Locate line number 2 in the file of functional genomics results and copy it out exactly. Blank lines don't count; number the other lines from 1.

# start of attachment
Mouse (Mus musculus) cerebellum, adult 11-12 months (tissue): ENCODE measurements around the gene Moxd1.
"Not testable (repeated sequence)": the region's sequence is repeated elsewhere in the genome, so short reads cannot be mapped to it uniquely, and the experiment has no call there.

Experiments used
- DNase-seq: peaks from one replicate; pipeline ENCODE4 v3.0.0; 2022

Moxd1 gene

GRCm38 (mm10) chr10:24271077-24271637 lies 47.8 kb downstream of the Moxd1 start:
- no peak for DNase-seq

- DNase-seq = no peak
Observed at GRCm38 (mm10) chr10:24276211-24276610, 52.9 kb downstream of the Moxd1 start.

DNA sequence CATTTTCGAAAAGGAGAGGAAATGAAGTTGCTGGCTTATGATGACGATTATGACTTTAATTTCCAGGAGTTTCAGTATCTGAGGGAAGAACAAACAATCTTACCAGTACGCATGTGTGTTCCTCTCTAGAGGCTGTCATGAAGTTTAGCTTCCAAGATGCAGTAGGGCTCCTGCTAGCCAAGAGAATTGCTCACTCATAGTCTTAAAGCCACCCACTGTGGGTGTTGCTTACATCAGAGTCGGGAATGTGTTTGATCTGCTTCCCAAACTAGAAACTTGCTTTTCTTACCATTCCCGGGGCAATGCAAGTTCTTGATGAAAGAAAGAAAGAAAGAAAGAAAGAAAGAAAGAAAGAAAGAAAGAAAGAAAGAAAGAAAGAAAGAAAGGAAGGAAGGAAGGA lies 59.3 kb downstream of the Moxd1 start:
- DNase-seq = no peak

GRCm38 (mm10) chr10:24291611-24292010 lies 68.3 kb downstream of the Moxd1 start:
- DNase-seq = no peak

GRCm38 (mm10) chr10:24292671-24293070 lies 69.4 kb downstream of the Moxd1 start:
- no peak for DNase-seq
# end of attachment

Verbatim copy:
"Not testable (repeated sequence)": the region's sequence is repeated elsewhere in the genome, so short reads cannot be mapped to it uniquely, and the experiment has no call there.